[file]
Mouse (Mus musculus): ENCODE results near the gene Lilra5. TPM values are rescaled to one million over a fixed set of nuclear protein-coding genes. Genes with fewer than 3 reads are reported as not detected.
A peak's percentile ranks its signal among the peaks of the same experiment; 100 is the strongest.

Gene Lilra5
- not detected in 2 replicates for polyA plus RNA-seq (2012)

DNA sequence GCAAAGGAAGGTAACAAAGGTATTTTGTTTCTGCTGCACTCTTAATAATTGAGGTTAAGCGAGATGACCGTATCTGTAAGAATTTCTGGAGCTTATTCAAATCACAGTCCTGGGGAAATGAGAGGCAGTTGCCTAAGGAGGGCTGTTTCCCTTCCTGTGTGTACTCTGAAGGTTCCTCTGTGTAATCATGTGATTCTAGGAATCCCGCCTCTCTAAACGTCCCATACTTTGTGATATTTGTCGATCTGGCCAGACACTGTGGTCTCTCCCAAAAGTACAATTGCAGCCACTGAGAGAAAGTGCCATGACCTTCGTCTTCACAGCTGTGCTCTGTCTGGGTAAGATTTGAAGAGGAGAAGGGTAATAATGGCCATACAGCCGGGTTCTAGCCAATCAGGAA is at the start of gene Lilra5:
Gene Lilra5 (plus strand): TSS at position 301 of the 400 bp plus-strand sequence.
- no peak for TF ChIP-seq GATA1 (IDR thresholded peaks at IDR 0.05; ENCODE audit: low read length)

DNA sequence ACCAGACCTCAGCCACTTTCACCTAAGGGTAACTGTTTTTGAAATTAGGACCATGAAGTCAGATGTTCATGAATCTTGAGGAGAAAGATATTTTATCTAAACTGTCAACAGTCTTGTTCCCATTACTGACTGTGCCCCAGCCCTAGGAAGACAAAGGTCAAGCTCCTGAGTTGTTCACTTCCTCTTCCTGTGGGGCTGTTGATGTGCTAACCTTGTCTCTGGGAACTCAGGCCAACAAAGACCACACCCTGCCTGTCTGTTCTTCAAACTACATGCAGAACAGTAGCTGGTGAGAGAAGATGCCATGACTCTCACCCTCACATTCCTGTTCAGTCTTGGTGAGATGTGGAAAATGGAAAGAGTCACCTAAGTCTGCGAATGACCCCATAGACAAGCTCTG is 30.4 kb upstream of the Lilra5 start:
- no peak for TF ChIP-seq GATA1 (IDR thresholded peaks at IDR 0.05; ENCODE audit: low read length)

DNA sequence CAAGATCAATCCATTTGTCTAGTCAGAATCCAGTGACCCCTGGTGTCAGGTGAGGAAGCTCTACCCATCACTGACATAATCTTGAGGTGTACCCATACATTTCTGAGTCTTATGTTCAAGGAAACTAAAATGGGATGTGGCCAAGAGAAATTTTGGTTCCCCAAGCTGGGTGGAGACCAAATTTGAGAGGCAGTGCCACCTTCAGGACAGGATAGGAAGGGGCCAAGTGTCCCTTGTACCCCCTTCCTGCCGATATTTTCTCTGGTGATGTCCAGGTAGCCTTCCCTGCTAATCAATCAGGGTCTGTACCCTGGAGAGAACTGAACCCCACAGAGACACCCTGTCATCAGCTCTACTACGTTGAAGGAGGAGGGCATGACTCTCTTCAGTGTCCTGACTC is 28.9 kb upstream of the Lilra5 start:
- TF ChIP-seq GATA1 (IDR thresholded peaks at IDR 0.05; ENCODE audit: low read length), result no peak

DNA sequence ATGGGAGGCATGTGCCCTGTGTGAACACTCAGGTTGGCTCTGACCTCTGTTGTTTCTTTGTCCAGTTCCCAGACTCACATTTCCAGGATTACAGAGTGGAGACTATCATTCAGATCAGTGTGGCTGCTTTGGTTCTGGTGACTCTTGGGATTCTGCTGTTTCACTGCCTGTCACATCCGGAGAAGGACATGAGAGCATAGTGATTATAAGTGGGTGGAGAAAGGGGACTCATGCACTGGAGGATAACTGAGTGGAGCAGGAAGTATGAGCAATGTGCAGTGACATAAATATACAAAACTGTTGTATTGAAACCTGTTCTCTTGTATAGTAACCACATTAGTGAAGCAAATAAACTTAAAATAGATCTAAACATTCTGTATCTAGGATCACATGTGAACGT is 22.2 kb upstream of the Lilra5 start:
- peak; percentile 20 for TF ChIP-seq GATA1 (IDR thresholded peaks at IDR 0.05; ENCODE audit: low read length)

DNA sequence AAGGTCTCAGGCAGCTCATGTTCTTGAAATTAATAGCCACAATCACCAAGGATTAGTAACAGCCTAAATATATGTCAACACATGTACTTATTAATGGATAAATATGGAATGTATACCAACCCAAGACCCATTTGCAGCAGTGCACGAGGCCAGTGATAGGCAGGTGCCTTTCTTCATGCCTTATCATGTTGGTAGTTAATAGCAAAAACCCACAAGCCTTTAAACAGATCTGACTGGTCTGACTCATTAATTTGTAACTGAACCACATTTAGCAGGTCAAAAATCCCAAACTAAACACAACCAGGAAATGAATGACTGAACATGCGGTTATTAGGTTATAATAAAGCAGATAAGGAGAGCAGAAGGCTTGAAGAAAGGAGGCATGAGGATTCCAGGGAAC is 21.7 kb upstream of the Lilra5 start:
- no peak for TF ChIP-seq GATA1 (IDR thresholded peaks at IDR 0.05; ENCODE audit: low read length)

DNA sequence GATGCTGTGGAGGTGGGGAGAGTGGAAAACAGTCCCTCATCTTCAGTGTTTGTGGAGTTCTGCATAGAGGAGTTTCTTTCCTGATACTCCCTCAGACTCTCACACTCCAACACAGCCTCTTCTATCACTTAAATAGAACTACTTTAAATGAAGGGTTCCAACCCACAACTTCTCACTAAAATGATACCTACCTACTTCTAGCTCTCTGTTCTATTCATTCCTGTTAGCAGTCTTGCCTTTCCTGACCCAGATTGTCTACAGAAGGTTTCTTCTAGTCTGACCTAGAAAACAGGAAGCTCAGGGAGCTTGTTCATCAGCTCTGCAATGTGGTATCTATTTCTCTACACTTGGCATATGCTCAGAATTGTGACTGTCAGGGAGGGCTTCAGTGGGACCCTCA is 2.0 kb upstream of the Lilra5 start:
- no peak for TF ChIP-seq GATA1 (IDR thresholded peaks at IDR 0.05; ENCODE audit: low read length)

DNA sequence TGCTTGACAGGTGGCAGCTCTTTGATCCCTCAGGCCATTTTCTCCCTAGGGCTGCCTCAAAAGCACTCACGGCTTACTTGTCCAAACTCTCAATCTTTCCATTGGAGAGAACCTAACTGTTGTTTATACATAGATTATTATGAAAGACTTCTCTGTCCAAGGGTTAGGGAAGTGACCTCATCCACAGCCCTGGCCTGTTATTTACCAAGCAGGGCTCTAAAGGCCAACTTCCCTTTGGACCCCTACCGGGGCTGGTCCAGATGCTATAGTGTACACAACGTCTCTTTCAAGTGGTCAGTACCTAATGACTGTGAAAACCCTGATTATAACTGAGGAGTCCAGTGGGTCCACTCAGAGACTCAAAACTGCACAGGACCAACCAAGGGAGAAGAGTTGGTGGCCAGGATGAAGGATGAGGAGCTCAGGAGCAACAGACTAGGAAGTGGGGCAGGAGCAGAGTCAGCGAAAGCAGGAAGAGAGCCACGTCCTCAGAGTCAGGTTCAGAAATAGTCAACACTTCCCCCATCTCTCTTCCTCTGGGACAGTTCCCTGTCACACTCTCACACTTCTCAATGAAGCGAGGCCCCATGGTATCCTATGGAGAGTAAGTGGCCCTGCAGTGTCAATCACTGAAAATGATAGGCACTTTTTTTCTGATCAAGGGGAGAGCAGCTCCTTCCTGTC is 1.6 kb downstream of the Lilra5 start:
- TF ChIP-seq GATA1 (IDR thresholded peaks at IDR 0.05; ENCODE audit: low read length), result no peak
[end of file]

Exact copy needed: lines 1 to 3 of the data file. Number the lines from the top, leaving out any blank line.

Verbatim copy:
Mouse (Mus musculus): ENCODE results near the gene Lilra5. TPM values are rescaled to one million over a fixed set of nuclear protein-coding genes. Genes with fewer than 3 reads are reported as not detected.
A peak's percentile ranks its signal among the peaks of the same experiment; 100 is the strongest.

Gene Lilra5